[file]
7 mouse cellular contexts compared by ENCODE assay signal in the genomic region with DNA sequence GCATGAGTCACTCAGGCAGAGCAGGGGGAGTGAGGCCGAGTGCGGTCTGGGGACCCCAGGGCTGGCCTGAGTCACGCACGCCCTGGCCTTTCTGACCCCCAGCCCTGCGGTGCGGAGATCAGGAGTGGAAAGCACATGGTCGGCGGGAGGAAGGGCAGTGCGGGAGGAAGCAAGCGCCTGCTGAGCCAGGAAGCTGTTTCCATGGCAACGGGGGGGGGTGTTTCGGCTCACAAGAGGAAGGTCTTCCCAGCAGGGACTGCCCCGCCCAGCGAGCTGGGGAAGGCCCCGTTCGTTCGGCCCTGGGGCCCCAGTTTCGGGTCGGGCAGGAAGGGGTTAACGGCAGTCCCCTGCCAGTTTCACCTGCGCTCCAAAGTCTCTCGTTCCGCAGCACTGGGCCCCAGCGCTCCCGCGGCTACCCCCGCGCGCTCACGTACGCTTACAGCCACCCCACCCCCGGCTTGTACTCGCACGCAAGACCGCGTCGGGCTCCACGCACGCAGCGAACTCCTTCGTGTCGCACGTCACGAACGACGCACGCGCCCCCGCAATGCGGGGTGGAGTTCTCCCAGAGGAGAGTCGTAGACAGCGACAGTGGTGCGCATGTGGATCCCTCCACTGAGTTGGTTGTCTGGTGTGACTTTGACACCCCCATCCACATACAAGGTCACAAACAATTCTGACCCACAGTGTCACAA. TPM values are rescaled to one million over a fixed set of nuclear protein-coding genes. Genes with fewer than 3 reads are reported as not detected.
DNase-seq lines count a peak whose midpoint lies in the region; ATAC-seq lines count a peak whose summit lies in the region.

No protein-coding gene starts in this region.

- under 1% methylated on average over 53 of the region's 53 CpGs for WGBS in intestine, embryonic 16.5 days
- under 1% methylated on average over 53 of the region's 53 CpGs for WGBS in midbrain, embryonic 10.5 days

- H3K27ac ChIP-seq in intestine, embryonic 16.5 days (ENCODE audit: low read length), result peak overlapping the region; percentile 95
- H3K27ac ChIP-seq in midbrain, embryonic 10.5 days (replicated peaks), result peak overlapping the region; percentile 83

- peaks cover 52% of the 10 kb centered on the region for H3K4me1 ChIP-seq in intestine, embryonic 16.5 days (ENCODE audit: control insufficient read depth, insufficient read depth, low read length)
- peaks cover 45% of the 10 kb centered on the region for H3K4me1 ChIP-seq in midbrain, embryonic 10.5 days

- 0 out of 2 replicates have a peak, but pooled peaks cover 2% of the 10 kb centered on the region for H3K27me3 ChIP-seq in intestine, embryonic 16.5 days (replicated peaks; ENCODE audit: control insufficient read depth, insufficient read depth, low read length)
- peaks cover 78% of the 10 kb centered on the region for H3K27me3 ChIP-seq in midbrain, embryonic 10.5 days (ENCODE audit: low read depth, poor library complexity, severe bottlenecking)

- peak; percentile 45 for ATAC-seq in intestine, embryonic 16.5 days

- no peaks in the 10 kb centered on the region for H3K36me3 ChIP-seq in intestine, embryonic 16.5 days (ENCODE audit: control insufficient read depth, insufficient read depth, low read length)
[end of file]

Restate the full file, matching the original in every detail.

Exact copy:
7 mouse cellular contexts compared by ENCODE assay signal in the genomic region with DNA sequence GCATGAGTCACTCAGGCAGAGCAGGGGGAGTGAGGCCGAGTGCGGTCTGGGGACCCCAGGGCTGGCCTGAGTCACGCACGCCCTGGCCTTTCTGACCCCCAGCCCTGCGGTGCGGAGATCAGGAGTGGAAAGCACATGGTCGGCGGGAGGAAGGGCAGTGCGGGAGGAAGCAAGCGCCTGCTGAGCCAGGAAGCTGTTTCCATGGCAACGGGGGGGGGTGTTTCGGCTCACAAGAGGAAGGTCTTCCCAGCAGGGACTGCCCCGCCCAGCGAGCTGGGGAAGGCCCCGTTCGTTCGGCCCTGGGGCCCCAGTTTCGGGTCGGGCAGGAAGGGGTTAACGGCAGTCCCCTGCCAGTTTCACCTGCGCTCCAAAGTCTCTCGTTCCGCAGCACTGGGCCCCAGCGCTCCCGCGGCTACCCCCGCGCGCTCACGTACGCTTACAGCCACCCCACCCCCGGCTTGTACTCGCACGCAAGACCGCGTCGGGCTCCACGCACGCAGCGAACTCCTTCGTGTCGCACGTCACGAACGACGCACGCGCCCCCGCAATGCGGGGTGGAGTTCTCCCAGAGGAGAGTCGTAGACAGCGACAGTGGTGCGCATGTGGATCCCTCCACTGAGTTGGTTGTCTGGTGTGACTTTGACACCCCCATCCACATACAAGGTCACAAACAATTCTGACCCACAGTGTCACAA. TPM values are rescaled to one million over a fixed set of nuclear protein-coding genes. Genes with fewer than 3 reads are reported as not detected.
DNase-seq lines count a peak whose midpoint lies in the region; ATAC-seq lines count a peak whose summit lies in the region.

No protein-coding gene starts in this region.

- under 1% methylated on average over 53 of the region's 53 CpGs for WGBS in intestine, embryonic 16.5 days
- under 1% methylated on average over 53 of the region's 53 CpGs for WGBS in midbrain, embryonic 10.5 days

- H3K27ac ChIP-seq in intestine, embryonic 16.5 days (ENCODE audit: low read length), result peak overlapping the region; percentile 95
- H3K27ac ChIP-seq in midbrain, embryonic 10.5 days (replicated peaks), result peak overlapping the region; percentile 83

- peaks cover 52% of the 10 kb centered on the region for H3K4me1 ChIP-seq in intestine, embryonic 16.5 days (ENCODE audit: control insufficient read depth, insufficient read depth, low read length)
- peaks cover 45% of the 10 kb centered on the region for H3K4me1 ChIP-seq in midbrain, embryonic 10.5 days

- 0 out of 2 replicates have a peak, but pooled peaks cover 2% of the 10 kb centered on the region for H3K27me3 ChIP-seq in intestine, embryonic 16.5 days (replicated peaks; ENCODE audit: control insufficient read depth, insufficient read depth, low read length)
- peaks cover 78% of the 10 kb centered on the region for H3K27me3 ChIP-seq in midbrain, embryonic 10.5 days (ENCODE audit: low read depth, poor library complexity, severe bottlenecking)

- peak; percentile 45 for ATAC-seq in intestine, embryonic 16.5 days

- no peaks in the 10 kb centered on the region for H3K36me3 ChIP-seq in intestine, embryonic 16.5 days (ENCODE audit: control insufficient read depth, insufficient read depth, low read length)